Even Least Distracting In-Vehicle Entertainment Systems Can Pose a Dangerous Distraction
Most drivers have learned of the risks posed by texting or reading email while behind the wheel and have adapted to using hands-free systems or voice-activated phone software in order to comply with laws on phone use and stay safe. However, recent research shows that distractions for those behind the wheel last even longer than previously believed, making hands-free systems less of a boost to safety than previously thought.
Researchers at the University of Utah, along with the AAA Foundation for Traffic Safety, took a look at ten of the most recently-developed in-vehicle entertainment systems in popular vehicles, along with three phone systems that enable voice control over phone functions. The study looked broadly at the effect of distractions on drivers, as well as the variations among the systems in the length and severity of the distraction caused. As a baseline, the researchers measured individuals behind the wheel in simulated driving experiments as they completed certain tasks, such as listening to talk radio, changing the station, or completing complex problems. The team set a distraction scale from 1 to 5, with 1.2 being equivalent to listening to the radio while driving, and 5 being like driving while solving a math problem and memorizing a list of words at the same time.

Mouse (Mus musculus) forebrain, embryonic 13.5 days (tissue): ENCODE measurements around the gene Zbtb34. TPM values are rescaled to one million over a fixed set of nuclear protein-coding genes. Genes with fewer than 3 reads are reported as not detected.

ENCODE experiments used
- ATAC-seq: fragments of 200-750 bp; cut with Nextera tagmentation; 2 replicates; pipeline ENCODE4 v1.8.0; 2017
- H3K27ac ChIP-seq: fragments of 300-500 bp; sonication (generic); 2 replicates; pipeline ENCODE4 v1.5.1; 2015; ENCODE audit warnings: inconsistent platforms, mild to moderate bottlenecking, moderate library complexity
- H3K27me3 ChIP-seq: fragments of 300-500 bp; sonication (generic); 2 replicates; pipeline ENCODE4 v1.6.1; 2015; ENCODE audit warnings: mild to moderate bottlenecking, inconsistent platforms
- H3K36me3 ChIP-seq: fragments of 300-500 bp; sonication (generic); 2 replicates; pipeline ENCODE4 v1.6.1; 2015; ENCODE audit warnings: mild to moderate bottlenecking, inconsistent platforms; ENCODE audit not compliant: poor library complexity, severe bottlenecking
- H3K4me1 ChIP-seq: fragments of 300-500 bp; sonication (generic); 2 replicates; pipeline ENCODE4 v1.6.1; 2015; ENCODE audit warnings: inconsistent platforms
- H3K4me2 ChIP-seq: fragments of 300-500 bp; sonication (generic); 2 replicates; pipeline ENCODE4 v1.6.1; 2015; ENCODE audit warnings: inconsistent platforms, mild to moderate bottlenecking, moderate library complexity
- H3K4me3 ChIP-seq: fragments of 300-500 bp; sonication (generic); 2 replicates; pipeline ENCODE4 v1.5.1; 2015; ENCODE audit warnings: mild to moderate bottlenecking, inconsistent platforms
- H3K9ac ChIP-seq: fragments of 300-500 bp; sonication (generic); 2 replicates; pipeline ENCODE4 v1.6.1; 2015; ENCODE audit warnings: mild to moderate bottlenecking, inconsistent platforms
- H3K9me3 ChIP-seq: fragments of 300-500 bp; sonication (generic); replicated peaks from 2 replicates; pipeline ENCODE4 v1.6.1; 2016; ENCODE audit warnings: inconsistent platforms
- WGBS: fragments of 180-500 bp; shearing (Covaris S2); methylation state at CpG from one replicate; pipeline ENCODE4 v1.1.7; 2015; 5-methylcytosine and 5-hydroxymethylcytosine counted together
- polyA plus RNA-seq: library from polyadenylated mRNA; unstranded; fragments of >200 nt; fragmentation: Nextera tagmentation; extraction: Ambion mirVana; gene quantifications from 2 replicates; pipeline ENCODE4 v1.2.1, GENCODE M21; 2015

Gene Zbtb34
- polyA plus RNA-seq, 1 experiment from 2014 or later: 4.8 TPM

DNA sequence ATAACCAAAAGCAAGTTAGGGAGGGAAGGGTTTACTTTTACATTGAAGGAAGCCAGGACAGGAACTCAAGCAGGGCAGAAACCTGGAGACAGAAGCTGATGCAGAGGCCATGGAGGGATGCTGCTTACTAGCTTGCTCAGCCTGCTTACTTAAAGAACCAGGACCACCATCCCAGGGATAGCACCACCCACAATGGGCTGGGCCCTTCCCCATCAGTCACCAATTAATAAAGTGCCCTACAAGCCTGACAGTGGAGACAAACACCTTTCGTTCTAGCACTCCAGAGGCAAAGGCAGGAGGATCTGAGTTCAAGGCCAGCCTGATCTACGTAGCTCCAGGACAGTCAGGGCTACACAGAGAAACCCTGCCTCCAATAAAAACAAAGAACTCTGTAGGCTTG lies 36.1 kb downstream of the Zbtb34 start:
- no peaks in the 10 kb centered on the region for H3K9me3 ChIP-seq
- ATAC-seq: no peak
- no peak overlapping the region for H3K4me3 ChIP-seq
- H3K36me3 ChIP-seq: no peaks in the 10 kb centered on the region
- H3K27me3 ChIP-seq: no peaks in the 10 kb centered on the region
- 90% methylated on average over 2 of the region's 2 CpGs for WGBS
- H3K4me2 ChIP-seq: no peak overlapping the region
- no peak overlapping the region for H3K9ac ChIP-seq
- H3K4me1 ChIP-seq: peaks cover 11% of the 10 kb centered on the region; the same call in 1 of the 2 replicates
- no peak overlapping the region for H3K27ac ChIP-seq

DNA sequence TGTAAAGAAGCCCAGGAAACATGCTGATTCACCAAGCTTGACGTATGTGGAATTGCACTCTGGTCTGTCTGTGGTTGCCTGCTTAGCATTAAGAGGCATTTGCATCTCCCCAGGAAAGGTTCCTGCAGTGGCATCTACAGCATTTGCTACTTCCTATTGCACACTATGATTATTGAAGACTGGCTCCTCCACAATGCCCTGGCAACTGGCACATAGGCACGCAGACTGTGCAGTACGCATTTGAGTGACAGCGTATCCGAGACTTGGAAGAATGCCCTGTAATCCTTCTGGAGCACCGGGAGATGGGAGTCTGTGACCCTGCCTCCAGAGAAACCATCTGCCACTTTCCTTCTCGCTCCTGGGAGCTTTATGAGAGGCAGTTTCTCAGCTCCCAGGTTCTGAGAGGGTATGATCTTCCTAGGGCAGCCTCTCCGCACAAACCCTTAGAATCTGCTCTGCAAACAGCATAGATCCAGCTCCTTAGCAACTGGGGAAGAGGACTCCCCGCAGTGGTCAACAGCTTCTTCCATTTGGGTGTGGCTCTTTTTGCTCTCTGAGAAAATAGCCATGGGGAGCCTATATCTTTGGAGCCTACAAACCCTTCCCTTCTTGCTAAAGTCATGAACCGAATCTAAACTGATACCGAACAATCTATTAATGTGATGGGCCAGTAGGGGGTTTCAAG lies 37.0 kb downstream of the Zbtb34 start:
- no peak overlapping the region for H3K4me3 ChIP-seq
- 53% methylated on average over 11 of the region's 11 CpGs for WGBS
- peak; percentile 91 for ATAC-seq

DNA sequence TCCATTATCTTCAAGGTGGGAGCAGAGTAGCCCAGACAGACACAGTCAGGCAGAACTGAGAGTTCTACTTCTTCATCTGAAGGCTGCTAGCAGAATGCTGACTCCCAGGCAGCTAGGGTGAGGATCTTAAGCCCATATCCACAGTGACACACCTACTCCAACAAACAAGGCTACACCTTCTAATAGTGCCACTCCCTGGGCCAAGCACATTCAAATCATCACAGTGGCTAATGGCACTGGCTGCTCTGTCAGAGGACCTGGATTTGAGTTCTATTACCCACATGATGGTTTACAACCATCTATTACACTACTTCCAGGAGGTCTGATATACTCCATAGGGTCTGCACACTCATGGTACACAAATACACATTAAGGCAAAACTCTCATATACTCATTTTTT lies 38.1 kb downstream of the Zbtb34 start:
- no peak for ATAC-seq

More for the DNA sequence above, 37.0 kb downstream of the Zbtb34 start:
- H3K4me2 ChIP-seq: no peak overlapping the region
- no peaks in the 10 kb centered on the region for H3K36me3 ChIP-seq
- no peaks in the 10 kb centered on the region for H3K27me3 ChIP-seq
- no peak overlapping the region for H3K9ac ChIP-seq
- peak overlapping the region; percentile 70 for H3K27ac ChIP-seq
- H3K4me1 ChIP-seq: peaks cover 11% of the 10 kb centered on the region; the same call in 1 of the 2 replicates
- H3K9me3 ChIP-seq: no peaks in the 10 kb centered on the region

The researchers found that the 2015 Mazda 6’s in-vehicle entertainment system had the most problematically-high score, earning a 4.6 out of 5. Microsoft’s Cortana voice-recognition software was the worst rated among phone systems, scoring a 3.8 out of 5. More problematic still is the finding that drivers who issued a voice command of any sort to their voice-activated systems required a full 27 seconds to refocus their full attention to the task of driving. This length of time would be sufficient for a driver traveling at 25 mph to cover a length of road equivalent to three football fields, and prevent that driver from seeing many possible safety hazards along the way.
If you’ve been injured in an accident with a distracted driver in New York, seek talented legal help to ensure that you receive the full compensation you’re owed for your medical expenses and lost wages by contacting knowledgeable Hudson Valley personal injury law firm the Law Office of Taran M. Provost, PLLC for a consultation on your claims, at 845-675-3243.